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New NAFTA must terminate corporate kangaroo courts

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Entrepreneurs gathering in Washington for the U.S. Chamber of Commerce Small Business Summit, please beware. 

By pushing for a little-known but damaging legal concept buried in the North American Free Trade Agreement (NAFTA), the chamber has chosen to represent the interests of a handful of corporations instead of the interests of responsible business owners who are focused on the needs of their local communities and the environment.

{mosads}As networks representing thousands of responsible business owners, we have advocated strongly that any NAFTA renegotiations must remove the pact’s controversial provisions that incentivize job offshoring and empower foreign corporations to challenge sovereign U.S. laws.


These provisions fall under the “Investor-State Dispute Settlement” (ISDS), and they grant greater rights to foreign corporations than to domestic businesses and governments.

ISDS allows foreign corporations to sue the U.S. government before a panel of three corporate lawyers who can award the corporations unlimited sums to be paid by taxpayers, including for the loss of expected future profits.

The corporations need only convince the lawyers that an American law, safety regulation, environmental standard or court ruling violates the special rights and privileges granted to them under NAFTA.

The lawyers’ decisions are not subject to appeal. Many of these lawyers rotate between serving on tribunals that decide cases and attacking governments on behalf of corporations. Such conflicts of interest are forbidden as highly unethical in most legal systems.

It’s hard to believe this Orwellian power grab is real, but it is. Multinational corporations already have pocketed $392 million from North American taxpayers under NAFTA ISDS attacks on toxic bans, environmental and public health policies and more. Tens of billions of dollars are pending in ongoing NAFTA cases. 

But the U.S. Chamber of Commerce has made it a top priority to urge the Trump administration to not only keep these controversial ISDS provisions in NAFTA but to expand their scope and coverage. 

Given that it costs an average of $8 million for a company to bring an ISDS case, are we really expected to believe that the chamber wants to keep this provision in NAFTA for the benefit of small businesses? 

A domestic U.S. business has to use U.S. courts if they want to challenge a law, so why would U.S. small businesses want to give foreign multinational corporations exclusive access to biased panels of lawyers, while exposing important local, state and federal policies to challenge?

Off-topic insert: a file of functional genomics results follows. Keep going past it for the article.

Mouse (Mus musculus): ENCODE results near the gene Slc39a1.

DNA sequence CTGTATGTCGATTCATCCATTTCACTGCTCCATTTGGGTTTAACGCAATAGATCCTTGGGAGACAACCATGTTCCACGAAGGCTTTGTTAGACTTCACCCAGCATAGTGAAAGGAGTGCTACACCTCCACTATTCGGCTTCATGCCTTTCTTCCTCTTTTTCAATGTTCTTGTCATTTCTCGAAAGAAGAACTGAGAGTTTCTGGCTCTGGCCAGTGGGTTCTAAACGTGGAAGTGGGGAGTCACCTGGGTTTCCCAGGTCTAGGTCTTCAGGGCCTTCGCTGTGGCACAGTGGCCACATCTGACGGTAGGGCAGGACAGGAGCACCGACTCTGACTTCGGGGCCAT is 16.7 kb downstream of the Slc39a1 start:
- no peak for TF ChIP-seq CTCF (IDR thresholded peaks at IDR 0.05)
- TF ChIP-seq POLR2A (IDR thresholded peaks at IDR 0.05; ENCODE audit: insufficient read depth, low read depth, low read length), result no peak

The answer is, we wouldn’t. But NAFTA was originally negotiated through a process that bestows official advisor roles to hundreds of representatives of large corporations, while the public was locked out. So it should not be surprising that the deal serves the interests of irresponsible multinational corporations and undermines domestic, responsible business interests.

That’s probably why U.S. small businesses’ share of total U.S. exports to Mexico and Canada has actually fallen under NAFTA while big businesses’ share of total exports to the NAFTA countries has increased. 

Had U.S. small firms not lost their share of exports to Canada and Mexico under NAFTA, they might be exporting $18.6-billion more to those nations today.

NAFTA renegotiations present an opportunity to reevaluate the model to focus on the needs of workers and responsible business owners who care about healthy communities, broad-based prosperity and long-term sustainability.

But if ISDS is included, we’ll know that, once again, the deal was captured by irresponsible business interests at the expense of the rest of us.

Fran Teplitz is director of Green America’s Green Business Network, comprised of 3,000 businesses that promote environmental best practices. Richard Eidlin is vice president and cofounder of the American Sustainable Business Council, which has a membership network representing over 250,000 businesses and 325,000 business executives, owners and investors.

The views expressed by contributors are their own and not the views of The Hill. 


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